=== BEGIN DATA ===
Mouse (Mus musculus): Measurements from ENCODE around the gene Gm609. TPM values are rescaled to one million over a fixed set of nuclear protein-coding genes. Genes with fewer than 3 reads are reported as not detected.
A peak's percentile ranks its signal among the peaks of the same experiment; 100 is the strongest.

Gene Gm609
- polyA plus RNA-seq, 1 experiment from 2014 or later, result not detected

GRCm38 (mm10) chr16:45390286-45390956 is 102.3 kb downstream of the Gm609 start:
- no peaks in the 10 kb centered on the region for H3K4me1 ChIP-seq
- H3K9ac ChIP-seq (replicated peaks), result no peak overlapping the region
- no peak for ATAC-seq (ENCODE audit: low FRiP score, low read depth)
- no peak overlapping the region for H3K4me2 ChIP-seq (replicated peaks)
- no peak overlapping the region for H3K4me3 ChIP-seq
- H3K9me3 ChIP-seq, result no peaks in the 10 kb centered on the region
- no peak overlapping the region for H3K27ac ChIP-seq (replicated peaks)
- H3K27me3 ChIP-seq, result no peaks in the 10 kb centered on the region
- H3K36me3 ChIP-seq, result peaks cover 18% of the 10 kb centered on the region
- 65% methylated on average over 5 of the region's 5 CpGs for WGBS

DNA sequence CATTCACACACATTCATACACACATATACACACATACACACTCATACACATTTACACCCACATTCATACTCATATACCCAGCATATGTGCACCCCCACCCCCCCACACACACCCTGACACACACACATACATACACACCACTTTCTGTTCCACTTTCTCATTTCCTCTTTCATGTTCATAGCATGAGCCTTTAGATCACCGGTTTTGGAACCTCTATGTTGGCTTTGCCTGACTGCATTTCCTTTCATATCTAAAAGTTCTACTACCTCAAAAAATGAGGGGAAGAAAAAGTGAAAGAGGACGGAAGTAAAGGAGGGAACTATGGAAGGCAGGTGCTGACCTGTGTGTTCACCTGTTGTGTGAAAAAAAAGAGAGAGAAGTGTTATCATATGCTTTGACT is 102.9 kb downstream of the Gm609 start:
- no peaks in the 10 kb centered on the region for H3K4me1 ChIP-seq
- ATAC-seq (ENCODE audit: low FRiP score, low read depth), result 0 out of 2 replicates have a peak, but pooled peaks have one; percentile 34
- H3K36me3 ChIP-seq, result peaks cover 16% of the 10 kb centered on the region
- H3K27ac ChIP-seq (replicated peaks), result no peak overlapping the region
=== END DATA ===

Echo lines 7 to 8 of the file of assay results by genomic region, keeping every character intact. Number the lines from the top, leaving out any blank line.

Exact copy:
- H3K9ac ChIP-seq (replicated peaks), result no peak overlapping the region
- no peak for ATAC-seq (ENCODE audit: low FRiP score, low read depth)